Alaxanda Koely and El Shafee Elsheikh, referred to as Islamic State’s ‘Beatles duo’ may be facing trial for murder in the US. Koley and Elsheikh worked alongside another UK citizen, Emwazi (aka Jihadi John who was killed in a drone strike in Syria in 2015) with Islamic State in Syria where they guarded, tortured and killed hostages the group held. This included the killing of US citizens James Foley and Stephen Sotloff and the UK aid worker, Alan Henning that received high profile media reporting due to the gruesome videos the cell recorded of their beheading by Emwazi.
Koley and Elsheikh were captured early 2018 in Syria by one of the freedom fighter groups and handed over to US authorities in the area. The question to determine is where they will be tried for the murders they were Invovled in. On the 23rd July 2018 the UK Home Secretary, Sajid Javid has written to his US counterpart suggesting prosecution of the two men in the US would be the best course of action, adding, controversially, the UK would not insist against the death penalty for these two men.
Why it is controversial is because since 1965 the UK abolished the death penalty for murder and in 1998 when the European Convention on Human Rights (ECHR) was enshrined into UK law through the Human Rights Act 1998, the death penalty for treason, piracy and arson of the Queen’s dock yards (basically the Royal Navy’s dockyards) was also abolished. As such extradition of persons from the UK to the US will only be on the basis those extradited will not receive the death penalty. We saw this with the extradition of the Islamist preacher Abu Hamza, a decision supported by the European Court of Human Rights who held the extradition did not violate Hamza’s right to a fair trial (article 6 ECHR) and because he would not receive the death penalty so preserving his right to live (article 2 ECHR).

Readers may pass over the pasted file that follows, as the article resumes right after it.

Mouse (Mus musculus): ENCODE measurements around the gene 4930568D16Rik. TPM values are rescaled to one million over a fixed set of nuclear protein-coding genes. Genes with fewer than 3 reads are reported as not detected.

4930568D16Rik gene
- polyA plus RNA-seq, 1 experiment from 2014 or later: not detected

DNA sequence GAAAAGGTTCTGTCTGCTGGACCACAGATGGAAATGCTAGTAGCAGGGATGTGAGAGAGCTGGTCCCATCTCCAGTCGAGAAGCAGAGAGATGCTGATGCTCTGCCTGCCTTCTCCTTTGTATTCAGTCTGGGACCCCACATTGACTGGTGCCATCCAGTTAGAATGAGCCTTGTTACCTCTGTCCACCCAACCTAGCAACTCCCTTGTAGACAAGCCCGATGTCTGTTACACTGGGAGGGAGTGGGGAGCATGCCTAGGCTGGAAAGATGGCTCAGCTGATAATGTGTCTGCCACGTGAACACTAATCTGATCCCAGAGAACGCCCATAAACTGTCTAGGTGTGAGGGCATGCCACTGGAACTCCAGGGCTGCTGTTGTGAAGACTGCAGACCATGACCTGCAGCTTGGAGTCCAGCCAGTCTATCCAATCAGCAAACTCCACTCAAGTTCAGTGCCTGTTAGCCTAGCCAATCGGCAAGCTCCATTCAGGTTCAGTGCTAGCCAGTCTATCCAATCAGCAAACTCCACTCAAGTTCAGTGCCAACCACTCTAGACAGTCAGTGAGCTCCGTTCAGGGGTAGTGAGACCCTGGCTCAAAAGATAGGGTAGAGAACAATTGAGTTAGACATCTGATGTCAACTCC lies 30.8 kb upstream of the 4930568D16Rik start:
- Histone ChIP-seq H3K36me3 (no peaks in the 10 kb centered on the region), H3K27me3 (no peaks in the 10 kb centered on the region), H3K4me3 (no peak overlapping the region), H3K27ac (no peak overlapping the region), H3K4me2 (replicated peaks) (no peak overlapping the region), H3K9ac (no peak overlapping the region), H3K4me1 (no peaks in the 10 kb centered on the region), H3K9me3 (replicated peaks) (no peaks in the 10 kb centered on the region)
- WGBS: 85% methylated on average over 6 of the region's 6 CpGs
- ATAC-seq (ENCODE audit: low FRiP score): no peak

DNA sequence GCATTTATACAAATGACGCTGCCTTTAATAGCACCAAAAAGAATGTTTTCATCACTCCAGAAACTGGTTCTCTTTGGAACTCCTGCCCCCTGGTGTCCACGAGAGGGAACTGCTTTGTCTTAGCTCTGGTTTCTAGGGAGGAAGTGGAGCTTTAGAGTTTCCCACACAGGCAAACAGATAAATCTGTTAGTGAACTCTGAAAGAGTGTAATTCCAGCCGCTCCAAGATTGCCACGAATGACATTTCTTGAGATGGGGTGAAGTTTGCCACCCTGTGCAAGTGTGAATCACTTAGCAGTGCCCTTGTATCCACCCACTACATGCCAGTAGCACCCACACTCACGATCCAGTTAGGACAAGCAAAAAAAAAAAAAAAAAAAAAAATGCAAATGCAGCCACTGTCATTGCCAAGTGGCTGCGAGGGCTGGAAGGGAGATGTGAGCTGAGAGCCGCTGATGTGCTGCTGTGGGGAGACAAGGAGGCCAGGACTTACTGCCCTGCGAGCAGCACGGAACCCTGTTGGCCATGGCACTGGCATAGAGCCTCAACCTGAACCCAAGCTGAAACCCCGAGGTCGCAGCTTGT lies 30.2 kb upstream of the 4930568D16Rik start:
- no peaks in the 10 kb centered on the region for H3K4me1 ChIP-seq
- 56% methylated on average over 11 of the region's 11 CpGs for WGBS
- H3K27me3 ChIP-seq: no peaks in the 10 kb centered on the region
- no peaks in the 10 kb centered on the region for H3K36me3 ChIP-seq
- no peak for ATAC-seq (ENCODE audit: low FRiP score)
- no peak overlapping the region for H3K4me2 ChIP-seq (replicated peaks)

The difference with the extradition of Koley and Elsheikh is that under section 2 Counter-Terrorism and Security Act 2015, they were stripped of their British citizenship under a temporary exclusion order from the UK. It is this legal issue that has led to Javid informing the US that there are ‘strong reasons for not requiring a death penalty in this specific case.’
The UK Labour Party’s shadow attorney general and former head of the group Liberty, Shami Chakrabarti to see this move as a ‘grave human rights abuse’. is this really the case? This is potentially a one-off extradition and as many have posted on social media sites there is little or no sympathy for Koley and Elsheikh as they had no regard for the human rights of those they tortured and killed. This is an understandable response. Rather than claiming a grave human rights abuse will occur, it is preferable to request that neither men receive the death penalty as it will take away the potential for Islamists to claim that Koley and Elsheikh are martyrs, should they receive the death penalty. This will remove any potential propaganda Islamist groups will use as they distort the truth. If found guilty in a court of law it is better they receive life sentences being left to spend the rest of their lives in prison. Perhaps Javid could consider this as an option should Koley and Elsheikh be tried in the US.
The law in this area can be found in my book ‘Terrorism: Law and Policy‘ published by Routledge this year.